27. 27. HydrolysisHydrolysis • Addition ofAddition of WATERWATER to a compound toto a compound to SPLITSPLIT it into smaller subunitsit into smaller subunits – (also called chemical digestion)(also called chemical digestion) – ex. disaccharide + H2O --->ex. disaccharide + H2O ---> monosaccharide + monosaccharidemonosaccharide + monosaccharide C12 H22 O11 + H2 O ---> C6 H12 O6 + C6 H12 O6C12 H22 O11 + H2 O ---> C6 H12 O6 + C6 H12 O6
  28. 28. Lipids (Fats)Lipids (Fats) • Fats, oils, waxes, steroidsFats, oils, waxes, steroids • Chiefly function inChiefly function in energy storage, protection,energy storage, protection, and insulationand insulation • Contain carbon, hydrogen, and oxygen but theContain carbon, hydrogen, and oxygen but the H:O is not in a 2:1 ratioH:O is not in a 2:1 ratio • Tend to beTend to be largelarge molecules -- an example of amolecules -- an example of a neutral lipid is belowneutral lipid is below
  29. 29. • Neutral lipids are formed from the union ofNeutral lipids are formed from the union of oneone glycerol molecule and 3 fatty acidsglycerol molecule and 3 fatty acids • 3 fatty acids + glycerol ----> neutral fat (lipid)3 fatty acids + glycerol ----> neutral fat (lipid) • Fats -- found chiefly inFats -- found chiefly in animalsanimals • Oils and waxes -- found chiefly inOils and waxes -- found chiefly in plantsplants • Oils are liquid at room temperature, waxes areOils are liquid at room temperature, waxes are solidssolids • Lipids along with proteins are key components ofLipids along with proteins are key components of cell membranescell membranes • Steroids are special lipids used to build manySteroids are special lipids used to build many reproductive hormones and cholesterolreproductive hormones and cholesterol
  30. 30. PROTEINSPROTEINS • contain the elements carbon, hydrogen, oxygen,contain the elements carbon, hydrogen, oxygen, and nitrogenand nitrogen • composed of MANY amino acid subunitscomposed of MANY amino acid subunits • It is the arrangement of the amino acid thatIt is the arrangement of the amino acid that forms the primary structure of proteins.forms the primary structure of proteins. • The basic amino acid form has aThe basic amino acid form has a carboxylcarboxyl groupgroup on one end, aon one end, a methyl groupmethyl group that onlythat only has one hydrogen in the middle, and ahas one hydrogen in the middle, and a aminoamino groupgroup on the other end.on the other end. • Attached to the methyl group is aAttached to the methyl group is a RR groupgroup..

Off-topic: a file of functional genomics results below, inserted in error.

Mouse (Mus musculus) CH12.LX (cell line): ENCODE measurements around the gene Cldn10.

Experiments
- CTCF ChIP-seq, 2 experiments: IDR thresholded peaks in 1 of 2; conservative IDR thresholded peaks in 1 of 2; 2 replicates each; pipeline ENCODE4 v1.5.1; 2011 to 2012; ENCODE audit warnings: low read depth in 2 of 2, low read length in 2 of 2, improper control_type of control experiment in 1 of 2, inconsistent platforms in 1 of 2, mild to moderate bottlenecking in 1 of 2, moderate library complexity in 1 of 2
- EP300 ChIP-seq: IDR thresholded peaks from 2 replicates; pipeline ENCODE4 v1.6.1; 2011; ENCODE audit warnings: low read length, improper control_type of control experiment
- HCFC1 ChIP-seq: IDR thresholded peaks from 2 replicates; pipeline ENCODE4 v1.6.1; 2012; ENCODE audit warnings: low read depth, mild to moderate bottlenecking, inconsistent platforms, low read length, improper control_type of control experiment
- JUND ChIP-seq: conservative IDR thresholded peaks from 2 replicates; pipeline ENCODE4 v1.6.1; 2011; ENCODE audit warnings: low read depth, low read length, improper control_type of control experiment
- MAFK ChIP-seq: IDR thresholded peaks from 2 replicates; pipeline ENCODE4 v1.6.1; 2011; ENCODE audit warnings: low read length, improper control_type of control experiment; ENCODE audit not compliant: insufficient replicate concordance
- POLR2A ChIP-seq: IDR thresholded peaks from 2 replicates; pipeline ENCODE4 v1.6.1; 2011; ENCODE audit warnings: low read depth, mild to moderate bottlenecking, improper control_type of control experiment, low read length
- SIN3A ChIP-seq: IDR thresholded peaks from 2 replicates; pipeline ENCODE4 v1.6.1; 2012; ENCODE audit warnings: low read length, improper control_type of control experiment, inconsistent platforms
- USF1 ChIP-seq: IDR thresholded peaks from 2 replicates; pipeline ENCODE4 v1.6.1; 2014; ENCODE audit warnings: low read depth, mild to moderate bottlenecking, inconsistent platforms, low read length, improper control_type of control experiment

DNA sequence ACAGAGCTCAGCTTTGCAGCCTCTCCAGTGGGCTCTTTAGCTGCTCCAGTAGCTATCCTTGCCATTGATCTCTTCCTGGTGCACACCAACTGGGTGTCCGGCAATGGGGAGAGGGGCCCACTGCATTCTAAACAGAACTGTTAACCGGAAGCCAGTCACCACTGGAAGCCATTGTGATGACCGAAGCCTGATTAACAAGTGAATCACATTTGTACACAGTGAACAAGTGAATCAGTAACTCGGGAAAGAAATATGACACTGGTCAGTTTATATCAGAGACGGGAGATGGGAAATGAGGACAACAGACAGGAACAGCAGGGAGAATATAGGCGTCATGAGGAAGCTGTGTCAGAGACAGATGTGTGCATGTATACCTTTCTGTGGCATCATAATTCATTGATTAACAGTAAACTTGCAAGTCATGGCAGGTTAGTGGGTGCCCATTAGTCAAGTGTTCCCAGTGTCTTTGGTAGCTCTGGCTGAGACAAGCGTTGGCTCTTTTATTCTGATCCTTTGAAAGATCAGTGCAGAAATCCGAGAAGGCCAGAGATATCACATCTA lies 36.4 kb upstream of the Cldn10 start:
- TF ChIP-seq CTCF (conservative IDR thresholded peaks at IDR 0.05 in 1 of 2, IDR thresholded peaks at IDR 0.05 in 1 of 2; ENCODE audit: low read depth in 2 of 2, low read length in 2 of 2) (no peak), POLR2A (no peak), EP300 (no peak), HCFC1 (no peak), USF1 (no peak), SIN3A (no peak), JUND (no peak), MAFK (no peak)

31. 31. AN R GROUP IS ANY GROUPAN R GROUP IS ANY GROUP OF ATOMS – THIS CHANGESOF ATOMS – THIS CHANGES THE PROPERTIES OF THETHE PROPERTIES OF THE PROTEIN!PROTEIN!
  32. 32. FUNCTIONAL GROUPSFUNCTIONAL GROUPS • There are certain groups of atoms that areThere are certain groups of atoms that are frequently attached to the organic molecules wefrequently attached to the organic molecules we will be studying, and these are calledwill be studying, and these are called functionalfunctional groupsgroups.. • These are things likeThese are things like hydroxyl groupshydroxyl groups whichwhich formform alcoholsalcohols,, carbonyl groupscarbonyl groups which formwhich form aldehydesaldehydes oror ketonesketones,, carboxyl groupscarboxyl groups whichwhich formform carboxylic acidscarboxylic acids, and, and amino groupsamino groups which formwhich form aminesamines..
  33. 33. Major Protein FunctionsMajor Protein Functions • Growth and repairGrowth and repair • EnergyEnergy • Buffer -- helps keep body pH constantBuffer -- helps keep body pH constant